“We are extremely thrilled to be partnering with Old Friends,” explained New Vocations program director Anna Ford. “Being able to capitalize on each program’s strengths will make it possible for us to help more horses.”

 

New Vocations focuses on rehabbing, retraining, and rehoming retired racehorses. Gameday News entered the retraining stage of the program in late March and has already been started back under saddle. He will be available for adoption in the near future. To learn more go to www.newvocations.org.

 

For more information about Old Friends go to www.oldfriendsequine.org or call the farm at (502) 863-1775.

Horse Stars Hall of Fame Celebrates 2014 Inductees

April 04, 2014 By: janwest Category: What's Happenin'

WESTPORT, CT – March 21, 2014 – Six Equine Athletes and four Equine Humanitarians were inducted into the Horse Stars Hall of Fame for 2014 at the EQUUS Foundation’s Fete Cheval Etoile on Sunday, March 17, 2014 at the Palm Beach International Equestrian Center in Wellington, Florida.

For the EQUUS Foundation, it’s all about how horses move people beyond their boundaries. The ten joined the inaugural 62 horses inducted in 2013.

The EQUUS Foundation partnered with the United States Equestrian Federation (USEF) in 2013 to establish the Horse Stars Hall of Fame to celebrate the extraordinary talent of horses and the magical bond between horses and people.

The Hall of Fame honors the contributions of amazing horses, shares the stories of their athletic and humanitarian feats and helps build a more informed and compassionate America that values the impact of horses in our lives.

2014 Horse Stars Hall of Fame Inductees

 

The Six Equine Athletes, each representing different breeds and disciplines and all recognized by the USEF as Horses of Honor, included A Ruf Gal, Bizkit, Brunello, CH Callaway’s Annabel Allison, Sam and Simon. (Left Top to Bottom)

A Ruf Gal, the 2013 USA Reining Horse of the Year, owned by Pete & Tamra Kyle, has truly proven herself as a talented athlete, delivering consistent performances, achieving impressive results, and always willing to give her all throughout her competitive career.

Bizkit, a Baroque Pinto shown in Part-Bred Friesian competition, owned by Gwendolyn Schmidt, holds s a total of nine World Grand Championships and 27 Regional Grand Championships and has a legacy extending beyond the show ring as a successful sire with five foals on the ground and three already winning top honors in in-hand competition.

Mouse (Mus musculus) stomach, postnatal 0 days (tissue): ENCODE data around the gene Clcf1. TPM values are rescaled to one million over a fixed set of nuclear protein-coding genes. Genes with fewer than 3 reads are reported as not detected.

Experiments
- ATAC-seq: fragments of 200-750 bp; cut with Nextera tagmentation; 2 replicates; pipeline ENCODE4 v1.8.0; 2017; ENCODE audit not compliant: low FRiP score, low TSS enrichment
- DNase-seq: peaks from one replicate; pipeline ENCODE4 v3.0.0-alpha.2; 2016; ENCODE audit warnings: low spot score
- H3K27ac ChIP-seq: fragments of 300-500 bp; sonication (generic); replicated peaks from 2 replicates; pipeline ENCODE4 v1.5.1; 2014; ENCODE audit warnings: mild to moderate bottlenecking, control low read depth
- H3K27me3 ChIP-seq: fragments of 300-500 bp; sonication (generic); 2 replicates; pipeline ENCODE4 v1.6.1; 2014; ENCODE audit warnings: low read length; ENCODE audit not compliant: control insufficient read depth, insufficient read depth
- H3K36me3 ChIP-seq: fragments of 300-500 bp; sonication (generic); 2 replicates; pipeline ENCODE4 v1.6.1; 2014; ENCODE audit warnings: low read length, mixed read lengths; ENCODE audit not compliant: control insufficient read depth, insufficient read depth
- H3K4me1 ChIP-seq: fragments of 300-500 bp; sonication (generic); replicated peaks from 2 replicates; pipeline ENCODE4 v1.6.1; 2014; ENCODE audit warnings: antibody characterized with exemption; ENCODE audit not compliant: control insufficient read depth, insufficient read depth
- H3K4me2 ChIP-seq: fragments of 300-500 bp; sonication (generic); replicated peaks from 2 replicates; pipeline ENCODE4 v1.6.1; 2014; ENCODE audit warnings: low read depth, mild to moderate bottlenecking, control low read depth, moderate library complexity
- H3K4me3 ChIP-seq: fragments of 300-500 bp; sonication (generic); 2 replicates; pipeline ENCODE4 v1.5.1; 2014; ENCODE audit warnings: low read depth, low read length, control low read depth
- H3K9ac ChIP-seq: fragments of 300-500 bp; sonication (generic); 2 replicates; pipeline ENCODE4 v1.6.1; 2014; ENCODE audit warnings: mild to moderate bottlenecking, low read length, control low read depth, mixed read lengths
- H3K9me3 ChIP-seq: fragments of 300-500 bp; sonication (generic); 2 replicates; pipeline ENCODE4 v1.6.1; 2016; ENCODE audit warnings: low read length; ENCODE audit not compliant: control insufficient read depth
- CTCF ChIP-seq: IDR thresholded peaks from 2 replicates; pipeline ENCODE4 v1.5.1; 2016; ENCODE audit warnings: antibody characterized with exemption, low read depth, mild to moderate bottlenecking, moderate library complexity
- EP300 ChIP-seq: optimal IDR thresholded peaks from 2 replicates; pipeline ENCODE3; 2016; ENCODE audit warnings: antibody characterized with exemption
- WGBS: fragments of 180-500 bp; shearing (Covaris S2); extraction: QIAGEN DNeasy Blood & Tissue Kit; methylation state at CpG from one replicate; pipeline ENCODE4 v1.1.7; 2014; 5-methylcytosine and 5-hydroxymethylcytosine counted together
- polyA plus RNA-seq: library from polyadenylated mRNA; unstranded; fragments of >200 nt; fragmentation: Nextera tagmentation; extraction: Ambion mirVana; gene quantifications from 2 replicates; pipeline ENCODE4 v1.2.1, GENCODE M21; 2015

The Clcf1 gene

Janet Peterson and Liza Boyd’s Brunello has been turning heads in the hunter ring with his signature style and consistent top placings for years, but in 2013, his achievements placed him at the pinnacle of the sport. He ended the year earning the top USEF honor of National Horse of the Year.

CH Callaway’s Annabel Allison entered the record books in 2013 as the first mare to win the Five-Gaited World’s Grand Championship title at the Kentucky State Fair since 1999, and Debbie Foley became the first professional woman to be trainer, rider, and sole owner of the winning horse.

Prior to the 2013 season, Sam had always been a stalwart for owner and driver Misdee Wrigley, but in 2013 he stepped up his game when he was needed most. Against all odds, Sam delivered the performance of a lifetime at the FEI World Driving Championships.

In 2013, Abigail Wexner’s Simon and his rider, Beezie Madden secured their place in the history books with an epic win on the world’s largest stage, claiming Madden’s first Rolex/FEI World Cup Finals title. For his efforts, Simon earned the title of USEF International Horse of the Year and Madden claimed USEF Equestrian of the Year.

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The four Equine Humanitarians included the ever so brave public servants Skipper and Staff Sergeant Reckless and gentle giants Lucky To Be A Larkin and Mr Wise Guy +//.(Below Clockwise)